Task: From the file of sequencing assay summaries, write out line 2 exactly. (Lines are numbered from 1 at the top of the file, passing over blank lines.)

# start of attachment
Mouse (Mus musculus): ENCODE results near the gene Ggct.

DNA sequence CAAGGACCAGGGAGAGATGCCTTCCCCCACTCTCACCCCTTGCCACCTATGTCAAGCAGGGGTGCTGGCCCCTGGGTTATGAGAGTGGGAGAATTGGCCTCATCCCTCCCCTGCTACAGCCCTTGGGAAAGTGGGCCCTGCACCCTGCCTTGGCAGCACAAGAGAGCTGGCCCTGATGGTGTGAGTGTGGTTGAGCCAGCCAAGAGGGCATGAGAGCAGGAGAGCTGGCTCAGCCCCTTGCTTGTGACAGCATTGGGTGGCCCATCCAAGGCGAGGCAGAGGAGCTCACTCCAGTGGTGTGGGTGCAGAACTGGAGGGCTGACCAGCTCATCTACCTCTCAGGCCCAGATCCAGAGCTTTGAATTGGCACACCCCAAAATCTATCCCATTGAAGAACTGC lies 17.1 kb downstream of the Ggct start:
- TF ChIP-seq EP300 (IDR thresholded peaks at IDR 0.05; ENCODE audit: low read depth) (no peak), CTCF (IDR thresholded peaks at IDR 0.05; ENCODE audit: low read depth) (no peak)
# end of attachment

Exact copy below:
DNA sequence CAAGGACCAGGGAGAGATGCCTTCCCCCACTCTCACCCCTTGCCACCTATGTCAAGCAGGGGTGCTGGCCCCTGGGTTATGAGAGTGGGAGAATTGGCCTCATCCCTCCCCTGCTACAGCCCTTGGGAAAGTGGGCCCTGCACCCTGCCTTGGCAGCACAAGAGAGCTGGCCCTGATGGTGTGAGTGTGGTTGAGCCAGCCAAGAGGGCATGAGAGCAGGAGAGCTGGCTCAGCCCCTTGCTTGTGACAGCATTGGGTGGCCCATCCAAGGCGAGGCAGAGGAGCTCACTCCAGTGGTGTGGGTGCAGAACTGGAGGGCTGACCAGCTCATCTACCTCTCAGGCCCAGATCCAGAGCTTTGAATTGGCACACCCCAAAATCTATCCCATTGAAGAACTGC lies 17.1 kb downstream of the Ggct start: